So you wake up nice and early, and surprisingly refreshed considering the busy family-involved weekend you just had. You feel ready for the start of the week — well, as ready as you are going to be. After all, it is a Monday.
You grab a breakfast bar and your water bottle, thinking “I really should start having breakfast,” while knowing deep-down that you value your 20 more minutes in bed much more than some eggs and toast.
The first thing that comes out of your mouth is “Here we go again!” – while simultaneously taking a deep breath, knowing that you are going to have to hold on to this breath for the next couple weeks of media-packed ups and downs. tweet
You still let yourself dream, thinking about how you could potentially reshuffle your schedule so breakfast is not an afterthought. And of course, as part of your regular morning routine, you do your social media scroll as you wait for the bus.
You “like” your friend’s new haircut and make a comment on your cousin’s latest selfie. You notice how two days off your newsfeed feels like a lifetime has passed in social media time.
Then your eyes freeze, your attention tunnels and your chest grows heavy as you enlarge a screenshot of a headline titled “NYPD Name Ahmad Khan Rahami as Suspect in New York Bombing.”
The first thing that comes out of your mouth is “Here we go again!” – while simultaneously taking a deep breath, knowing that you are going to have to hold on to this breath for the next couple weeks of media-packed ups and downs. This obviously is followed by a Google search of “Ahmad Khan Rahami,” as you’re thinking “Why, man? Why?”
But then you snap yourself out of it, mentally pinching yourself, and mumble as you read headline after headline, followed by a long sigh. tweet
Learning of the 29 injuries, you begin to feel guilty of your self-centrality; all you can think about is the awkward conversations with co-workers soon to ensue.
You find yourself automatically rehearsing your usual public relations tidbit, while thinking “Man, Trump is going to have a field-day.” But then you snap yourself out of it, mentally pinching yourself, and mumble as you read headline after headline, followed by a long sigh.
Your bus finally arrives. The wait was no longer than 10 minutes, but you feel, once again, you have relived the past 15 years in those few moments waiting.
A layered 15 years marked by a roller coaster that speeds from attack, public outrage, media sensitization, hijabi hate-crime incident, opportunistic politicians coming out of the woodwork, more hate crimes — followed by a little calm and a glimpse of hope.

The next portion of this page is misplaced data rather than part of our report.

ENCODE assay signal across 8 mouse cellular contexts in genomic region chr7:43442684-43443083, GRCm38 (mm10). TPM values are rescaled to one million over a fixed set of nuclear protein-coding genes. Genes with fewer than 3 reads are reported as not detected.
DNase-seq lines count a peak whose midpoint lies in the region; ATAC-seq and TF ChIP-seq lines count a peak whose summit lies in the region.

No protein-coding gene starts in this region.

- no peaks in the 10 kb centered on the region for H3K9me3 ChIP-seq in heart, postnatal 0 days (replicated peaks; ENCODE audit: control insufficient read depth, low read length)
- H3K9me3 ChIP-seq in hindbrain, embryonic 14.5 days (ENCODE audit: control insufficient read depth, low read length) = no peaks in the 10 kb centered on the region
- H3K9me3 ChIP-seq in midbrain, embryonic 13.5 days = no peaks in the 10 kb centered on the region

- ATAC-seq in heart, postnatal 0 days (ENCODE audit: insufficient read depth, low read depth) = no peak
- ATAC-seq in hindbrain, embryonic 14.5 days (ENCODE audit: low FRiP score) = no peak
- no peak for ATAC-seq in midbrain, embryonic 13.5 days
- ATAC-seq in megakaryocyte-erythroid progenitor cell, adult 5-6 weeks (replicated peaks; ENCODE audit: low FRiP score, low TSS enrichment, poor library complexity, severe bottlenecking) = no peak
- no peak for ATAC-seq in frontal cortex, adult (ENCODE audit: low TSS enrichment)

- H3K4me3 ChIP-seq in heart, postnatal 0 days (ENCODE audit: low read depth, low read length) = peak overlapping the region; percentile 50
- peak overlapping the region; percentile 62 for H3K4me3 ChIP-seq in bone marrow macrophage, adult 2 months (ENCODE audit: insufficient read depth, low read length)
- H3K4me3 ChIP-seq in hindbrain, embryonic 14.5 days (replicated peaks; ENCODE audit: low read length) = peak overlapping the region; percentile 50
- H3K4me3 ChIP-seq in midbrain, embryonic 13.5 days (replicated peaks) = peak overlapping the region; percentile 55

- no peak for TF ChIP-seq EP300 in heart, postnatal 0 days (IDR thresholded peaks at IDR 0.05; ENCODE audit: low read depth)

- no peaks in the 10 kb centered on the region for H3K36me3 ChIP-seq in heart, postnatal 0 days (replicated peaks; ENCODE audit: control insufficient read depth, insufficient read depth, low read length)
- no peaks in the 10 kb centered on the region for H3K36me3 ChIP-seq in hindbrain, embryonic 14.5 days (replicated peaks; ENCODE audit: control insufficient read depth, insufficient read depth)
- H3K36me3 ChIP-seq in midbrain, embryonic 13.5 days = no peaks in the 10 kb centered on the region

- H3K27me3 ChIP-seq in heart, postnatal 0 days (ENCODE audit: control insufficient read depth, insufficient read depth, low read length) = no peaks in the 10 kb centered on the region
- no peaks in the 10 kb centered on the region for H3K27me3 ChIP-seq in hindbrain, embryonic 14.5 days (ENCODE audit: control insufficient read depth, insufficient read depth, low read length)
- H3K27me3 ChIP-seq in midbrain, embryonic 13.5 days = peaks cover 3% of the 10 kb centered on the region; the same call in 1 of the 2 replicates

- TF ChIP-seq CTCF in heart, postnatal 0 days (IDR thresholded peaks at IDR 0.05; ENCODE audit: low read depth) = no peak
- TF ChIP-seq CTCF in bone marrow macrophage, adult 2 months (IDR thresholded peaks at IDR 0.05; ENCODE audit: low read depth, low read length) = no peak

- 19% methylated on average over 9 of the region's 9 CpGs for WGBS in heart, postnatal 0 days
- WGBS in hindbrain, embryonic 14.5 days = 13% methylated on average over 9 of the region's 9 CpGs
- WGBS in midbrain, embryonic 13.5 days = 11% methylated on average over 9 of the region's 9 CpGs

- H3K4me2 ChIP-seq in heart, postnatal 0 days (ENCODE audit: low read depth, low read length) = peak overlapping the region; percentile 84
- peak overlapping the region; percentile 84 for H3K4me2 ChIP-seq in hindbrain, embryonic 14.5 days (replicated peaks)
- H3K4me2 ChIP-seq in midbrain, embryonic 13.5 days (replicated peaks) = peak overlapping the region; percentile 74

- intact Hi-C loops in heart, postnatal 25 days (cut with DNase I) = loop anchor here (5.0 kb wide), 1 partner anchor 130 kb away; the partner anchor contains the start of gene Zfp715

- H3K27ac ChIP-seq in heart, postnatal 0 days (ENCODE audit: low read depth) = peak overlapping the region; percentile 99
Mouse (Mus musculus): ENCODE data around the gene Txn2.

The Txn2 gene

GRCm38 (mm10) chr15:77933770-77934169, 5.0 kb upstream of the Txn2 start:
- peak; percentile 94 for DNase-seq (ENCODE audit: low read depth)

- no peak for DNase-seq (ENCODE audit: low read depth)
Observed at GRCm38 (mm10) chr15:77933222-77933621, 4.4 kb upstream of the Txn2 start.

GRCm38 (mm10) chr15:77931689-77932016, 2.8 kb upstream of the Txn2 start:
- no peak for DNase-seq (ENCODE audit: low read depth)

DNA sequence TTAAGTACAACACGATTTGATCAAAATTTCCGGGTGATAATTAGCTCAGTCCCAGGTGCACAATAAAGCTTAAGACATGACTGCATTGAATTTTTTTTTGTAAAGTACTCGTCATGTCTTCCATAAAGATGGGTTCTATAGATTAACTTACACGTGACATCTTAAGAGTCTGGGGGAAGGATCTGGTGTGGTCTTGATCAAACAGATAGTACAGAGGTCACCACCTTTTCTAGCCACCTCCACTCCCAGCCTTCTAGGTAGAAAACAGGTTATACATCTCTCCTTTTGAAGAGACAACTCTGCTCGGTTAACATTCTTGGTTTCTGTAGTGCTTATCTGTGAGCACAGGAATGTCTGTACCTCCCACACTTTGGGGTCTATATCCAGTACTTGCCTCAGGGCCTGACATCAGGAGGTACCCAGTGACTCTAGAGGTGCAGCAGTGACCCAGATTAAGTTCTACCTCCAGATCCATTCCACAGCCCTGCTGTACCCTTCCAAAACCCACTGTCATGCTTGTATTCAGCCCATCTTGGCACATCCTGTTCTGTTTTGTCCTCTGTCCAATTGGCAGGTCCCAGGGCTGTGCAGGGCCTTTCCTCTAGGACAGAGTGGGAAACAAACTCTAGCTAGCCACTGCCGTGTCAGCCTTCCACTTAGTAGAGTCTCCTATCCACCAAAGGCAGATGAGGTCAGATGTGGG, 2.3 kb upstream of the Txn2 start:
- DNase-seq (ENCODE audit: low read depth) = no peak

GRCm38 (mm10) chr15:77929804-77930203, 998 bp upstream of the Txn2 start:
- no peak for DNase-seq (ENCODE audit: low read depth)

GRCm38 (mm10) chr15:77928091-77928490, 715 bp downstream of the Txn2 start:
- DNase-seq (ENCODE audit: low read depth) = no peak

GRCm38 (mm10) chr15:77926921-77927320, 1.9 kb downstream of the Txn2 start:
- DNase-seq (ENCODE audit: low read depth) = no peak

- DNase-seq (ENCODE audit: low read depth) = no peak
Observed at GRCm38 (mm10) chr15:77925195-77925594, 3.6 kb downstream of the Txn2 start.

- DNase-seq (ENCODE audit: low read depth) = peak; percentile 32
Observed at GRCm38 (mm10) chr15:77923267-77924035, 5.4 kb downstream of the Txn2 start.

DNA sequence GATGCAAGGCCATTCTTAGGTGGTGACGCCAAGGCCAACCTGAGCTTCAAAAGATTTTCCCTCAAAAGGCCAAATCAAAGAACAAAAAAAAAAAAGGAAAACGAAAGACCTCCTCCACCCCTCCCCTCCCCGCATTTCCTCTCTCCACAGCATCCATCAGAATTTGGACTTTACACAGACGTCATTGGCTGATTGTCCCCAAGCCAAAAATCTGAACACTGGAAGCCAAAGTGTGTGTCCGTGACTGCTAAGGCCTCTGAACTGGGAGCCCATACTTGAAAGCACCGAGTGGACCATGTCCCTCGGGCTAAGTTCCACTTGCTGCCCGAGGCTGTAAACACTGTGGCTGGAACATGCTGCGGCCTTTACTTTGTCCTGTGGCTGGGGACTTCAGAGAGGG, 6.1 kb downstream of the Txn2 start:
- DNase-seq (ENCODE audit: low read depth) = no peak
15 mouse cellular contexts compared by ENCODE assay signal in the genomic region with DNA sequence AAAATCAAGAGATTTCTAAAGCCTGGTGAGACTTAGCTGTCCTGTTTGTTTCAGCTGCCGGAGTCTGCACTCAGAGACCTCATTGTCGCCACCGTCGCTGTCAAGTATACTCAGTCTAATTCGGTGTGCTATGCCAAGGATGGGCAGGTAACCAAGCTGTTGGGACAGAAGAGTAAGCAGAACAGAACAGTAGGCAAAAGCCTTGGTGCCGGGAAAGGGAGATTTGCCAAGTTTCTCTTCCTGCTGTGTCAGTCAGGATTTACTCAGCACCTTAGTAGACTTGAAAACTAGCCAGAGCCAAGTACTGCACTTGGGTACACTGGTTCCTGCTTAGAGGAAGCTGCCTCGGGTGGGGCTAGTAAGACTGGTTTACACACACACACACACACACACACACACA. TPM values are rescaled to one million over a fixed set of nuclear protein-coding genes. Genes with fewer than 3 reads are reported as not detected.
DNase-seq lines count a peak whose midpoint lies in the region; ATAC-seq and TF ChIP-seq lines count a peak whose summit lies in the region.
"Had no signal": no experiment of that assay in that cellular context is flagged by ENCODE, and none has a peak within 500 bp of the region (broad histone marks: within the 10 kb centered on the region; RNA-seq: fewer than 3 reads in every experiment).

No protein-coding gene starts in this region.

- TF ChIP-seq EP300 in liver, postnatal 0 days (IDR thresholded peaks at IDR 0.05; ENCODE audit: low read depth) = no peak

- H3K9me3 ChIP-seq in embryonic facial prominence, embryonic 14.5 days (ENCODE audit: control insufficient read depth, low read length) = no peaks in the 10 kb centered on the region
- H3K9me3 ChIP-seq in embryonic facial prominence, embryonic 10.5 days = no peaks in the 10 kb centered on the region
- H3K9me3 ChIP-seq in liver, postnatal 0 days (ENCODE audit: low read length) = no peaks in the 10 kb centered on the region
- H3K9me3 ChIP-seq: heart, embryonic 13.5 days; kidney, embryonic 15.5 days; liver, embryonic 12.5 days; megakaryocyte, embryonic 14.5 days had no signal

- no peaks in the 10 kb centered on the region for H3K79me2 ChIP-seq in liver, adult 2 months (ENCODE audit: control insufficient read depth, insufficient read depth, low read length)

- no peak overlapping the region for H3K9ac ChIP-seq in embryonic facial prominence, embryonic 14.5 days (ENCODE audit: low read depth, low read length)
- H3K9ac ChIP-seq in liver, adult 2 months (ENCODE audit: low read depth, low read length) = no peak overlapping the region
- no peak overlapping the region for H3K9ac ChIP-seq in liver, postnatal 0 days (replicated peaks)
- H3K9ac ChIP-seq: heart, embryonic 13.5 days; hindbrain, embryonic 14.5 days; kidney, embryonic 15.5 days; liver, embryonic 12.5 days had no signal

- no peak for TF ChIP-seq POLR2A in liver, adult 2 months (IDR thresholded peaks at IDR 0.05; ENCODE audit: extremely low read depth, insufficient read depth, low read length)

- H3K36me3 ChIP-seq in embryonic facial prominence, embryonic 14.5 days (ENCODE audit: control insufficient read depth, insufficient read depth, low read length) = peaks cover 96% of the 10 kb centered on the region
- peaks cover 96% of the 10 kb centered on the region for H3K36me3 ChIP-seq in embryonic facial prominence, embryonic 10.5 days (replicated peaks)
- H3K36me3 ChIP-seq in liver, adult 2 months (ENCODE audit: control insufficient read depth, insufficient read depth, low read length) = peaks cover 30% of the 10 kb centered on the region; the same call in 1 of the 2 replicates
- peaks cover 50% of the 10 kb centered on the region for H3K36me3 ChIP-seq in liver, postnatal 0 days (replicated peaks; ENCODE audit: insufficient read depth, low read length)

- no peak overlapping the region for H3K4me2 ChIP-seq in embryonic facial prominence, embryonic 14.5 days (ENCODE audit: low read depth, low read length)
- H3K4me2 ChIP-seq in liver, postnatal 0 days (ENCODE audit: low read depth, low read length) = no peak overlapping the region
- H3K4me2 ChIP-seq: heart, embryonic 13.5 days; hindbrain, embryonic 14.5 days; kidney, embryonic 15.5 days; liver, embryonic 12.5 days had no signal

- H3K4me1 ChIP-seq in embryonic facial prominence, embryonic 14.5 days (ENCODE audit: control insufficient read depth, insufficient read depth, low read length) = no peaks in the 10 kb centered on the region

But then before you know it, it happens all over again. And every time a tragedy hits labeled “terrorism,” you find yourself transported once again into the 15-year-old you sitting in English class watching the Twin Towers fall, selfishly thinking, “please don’t be Muslims.”
I am sure I am not alone in experiencing these trains of thoughts and confusing strings of emotions. As Muslims that are and/or have become part of the Western landscape, whether by ancestry, choice, circumstance or force, we have come to be intimately familiar with carrying the weight of more than a billion people on our shoulders.
We are expected to answer and speak for the politics and mindset of such a mind-boggling amount of diversity. We are not allowed the typical script of witness-grieve-heal-and-move-on when tragedy hits.
Every time a tragedy hits labeled ‘terrorism,’ you find yourself transported once again into the 15-year-old you sitting in English class watching the Twin Towers fall, selfishly thinking, ‘please don’t be Muslims.’ tweet
The manner in which the popular narrative of “Muslim” is constructed and juxtaposed to “terrorism” is such that it pushes us into spaces where we are made to immediately and intensely feel our Muslim-ness as the ultimate “incomprehensible Other.”
This, in effect, preoccupies many of us with mitigating, negotiating and speaking to this frame.
Living in a narrowly constructed caricature of the “scary unintelligible subject” is not simply an issue of living in constant conversation with an ill-informed stereotype. That, of course, is a major issue — but what’s more fundamentally at issue is our ability to simply feel, to simply be.
So among other things, this means for many of us Muslim-identifying folks, when a tragedy hits, there is no space to simply grieve and eventually heal for the human life lost.
Instead we have to immediately put on our game-face and activate our public relations mode. This is the consequence of living as indentured everyday ambassadors, whether we like it or not — an ambassadorship, which our safety and mobility often hinges on.
I hear a lot of my post-9/11 peers consistently talk about how they wish they could just take a moment and grieve on the human life lost when tragedies like this NYC incident takes place.
But when your very subject-hood, practice and movement is politicized, simply grieving becomes a privilege; simply “doing” anything becomes a privilege. We live with scripts on top of scripts — to a point where we may feel our sense of self split, blurred, buried or even lost.